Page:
A , revealed that 93% of hospital executives think that health reform will improve healthcare, and that is a testament to integrated hospital innovation that is already underway. These leaders, whose organizations on average, employed 8,520 workers and saw annual revenues of $1.5 billion, have an optimistic view and this is indicative of the continuing work undertaken by providers to make healthcare more accessible, cost efficient, and quality focused.
The executives in this study cited three strategies as critically important to address in order to reduce costs:
- Reduce the number of hospitalizations
- Reduce the number of readmissions
- Reduce the number of emergency room visits
By demonstrating better cost controls and adaptations, our hospital clients have seen margin improvement from 3.5% to 5%.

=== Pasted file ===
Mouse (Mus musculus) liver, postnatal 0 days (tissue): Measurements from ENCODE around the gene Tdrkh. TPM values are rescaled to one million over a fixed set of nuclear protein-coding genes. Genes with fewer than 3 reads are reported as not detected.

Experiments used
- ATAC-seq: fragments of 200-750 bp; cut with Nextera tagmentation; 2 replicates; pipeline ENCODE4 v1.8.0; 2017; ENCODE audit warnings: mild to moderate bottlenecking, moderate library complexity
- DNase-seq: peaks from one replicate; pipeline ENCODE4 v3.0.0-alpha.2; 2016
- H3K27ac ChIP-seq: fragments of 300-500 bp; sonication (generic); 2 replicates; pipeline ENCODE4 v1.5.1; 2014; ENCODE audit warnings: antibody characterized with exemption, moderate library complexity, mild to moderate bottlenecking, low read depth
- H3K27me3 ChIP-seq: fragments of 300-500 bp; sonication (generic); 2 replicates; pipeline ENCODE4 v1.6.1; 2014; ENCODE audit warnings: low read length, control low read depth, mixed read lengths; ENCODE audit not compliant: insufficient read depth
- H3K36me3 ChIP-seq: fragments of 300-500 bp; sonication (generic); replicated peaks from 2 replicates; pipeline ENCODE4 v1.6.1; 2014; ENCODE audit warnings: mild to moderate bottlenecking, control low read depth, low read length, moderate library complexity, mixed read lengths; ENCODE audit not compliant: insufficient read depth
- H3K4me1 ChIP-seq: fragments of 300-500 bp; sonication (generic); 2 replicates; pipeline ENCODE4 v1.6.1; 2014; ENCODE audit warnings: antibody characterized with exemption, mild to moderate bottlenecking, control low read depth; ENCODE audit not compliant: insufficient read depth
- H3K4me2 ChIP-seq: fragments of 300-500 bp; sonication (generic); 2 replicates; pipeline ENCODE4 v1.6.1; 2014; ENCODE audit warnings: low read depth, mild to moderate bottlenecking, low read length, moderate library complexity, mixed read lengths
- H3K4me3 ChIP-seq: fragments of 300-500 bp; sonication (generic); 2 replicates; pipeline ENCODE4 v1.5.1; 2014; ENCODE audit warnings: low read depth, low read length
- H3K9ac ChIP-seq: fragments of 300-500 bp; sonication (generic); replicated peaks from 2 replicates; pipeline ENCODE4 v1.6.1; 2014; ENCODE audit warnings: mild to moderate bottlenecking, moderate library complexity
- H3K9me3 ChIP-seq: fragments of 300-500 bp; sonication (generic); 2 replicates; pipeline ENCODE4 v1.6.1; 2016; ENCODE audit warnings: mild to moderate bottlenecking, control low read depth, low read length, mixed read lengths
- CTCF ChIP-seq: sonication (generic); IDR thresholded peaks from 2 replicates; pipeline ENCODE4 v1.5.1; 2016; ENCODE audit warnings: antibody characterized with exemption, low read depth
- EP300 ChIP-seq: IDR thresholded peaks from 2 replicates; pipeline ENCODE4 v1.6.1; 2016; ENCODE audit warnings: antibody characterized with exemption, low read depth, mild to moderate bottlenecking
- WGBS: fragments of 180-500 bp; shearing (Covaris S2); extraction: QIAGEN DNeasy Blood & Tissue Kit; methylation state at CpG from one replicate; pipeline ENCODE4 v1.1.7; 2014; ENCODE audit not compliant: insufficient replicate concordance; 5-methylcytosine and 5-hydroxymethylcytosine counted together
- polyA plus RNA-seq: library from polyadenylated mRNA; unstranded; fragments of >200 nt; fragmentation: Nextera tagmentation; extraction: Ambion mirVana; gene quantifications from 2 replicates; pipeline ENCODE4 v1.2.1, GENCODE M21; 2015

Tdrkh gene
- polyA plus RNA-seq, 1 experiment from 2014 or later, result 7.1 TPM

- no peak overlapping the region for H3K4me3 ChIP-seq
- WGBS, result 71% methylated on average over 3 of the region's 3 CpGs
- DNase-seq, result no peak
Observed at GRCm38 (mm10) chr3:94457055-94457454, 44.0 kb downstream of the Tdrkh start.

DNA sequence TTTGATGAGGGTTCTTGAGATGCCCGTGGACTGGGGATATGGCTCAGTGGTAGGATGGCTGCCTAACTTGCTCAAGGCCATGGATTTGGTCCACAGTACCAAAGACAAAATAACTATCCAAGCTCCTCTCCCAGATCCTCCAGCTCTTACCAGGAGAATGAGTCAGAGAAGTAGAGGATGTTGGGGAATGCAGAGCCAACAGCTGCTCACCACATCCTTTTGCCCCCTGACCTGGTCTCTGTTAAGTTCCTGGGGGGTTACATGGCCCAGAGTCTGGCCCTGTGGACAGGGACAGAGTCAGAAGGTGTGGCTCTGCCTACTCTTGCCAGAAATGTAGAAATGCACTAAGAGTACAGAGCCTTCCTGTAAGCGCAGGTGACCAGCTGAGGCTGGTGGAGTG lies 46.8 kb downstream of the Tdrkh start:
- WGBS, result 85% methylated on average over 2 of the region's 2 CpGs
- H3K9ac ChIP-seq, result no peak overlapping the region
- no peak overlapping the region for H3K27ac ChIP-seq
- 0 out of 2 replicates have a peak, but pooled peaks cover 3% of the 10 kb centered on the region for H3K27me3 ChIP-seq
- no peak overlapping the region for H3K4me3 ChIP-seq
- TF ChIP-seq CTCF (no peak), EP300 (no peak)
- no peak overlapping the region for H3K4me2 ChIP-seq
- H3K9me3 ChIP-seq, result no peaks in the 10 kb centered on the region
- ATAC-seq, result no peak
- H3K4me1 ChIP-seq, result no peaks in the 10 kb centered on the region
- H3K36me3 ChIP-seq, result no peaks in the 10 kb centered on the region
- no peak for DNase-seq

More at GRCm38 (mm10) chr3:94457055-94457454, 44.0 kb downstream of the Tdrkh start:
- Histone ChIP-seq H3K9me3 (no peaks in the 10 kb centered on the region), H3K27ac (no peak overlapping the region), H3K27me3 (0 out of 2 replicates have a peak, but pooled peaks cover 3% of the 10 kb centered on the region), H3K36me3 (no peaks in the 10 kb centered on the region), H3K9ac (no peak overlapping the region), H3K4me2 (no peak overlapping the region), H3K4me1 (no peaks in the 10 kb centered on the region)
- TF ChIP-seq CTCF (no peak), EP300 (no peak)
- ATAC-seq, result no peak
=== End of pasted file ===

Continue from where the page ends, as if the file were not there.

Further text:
For every Emergency Department (ED) visit that is seen in a physician office, there would be a cost savings of $1171 per visit. 62% of the ED visits are URGENT, and not EMERGENT. This number has decreased annually over the last five years, but room still exists to cut costs further. By redirecting even 20% of the ED visits nationally, we could save $4.4B; a step forward that has many hospitals very engaged. Use of the ED for urgent care varies – with a range of 42% to 92% by market. An expanded primary care network, more accessible urgent care and one-on-one patient or prospect engagement are keys to shifting the use of the most expensive outpatient program, while making room for the true emergencies. This is a cost, quality, and access focal point for hospitals to continue their innovation, in addition to benchmarked cost effectiveness and care delivery quality excellence.
VP, Advisory Services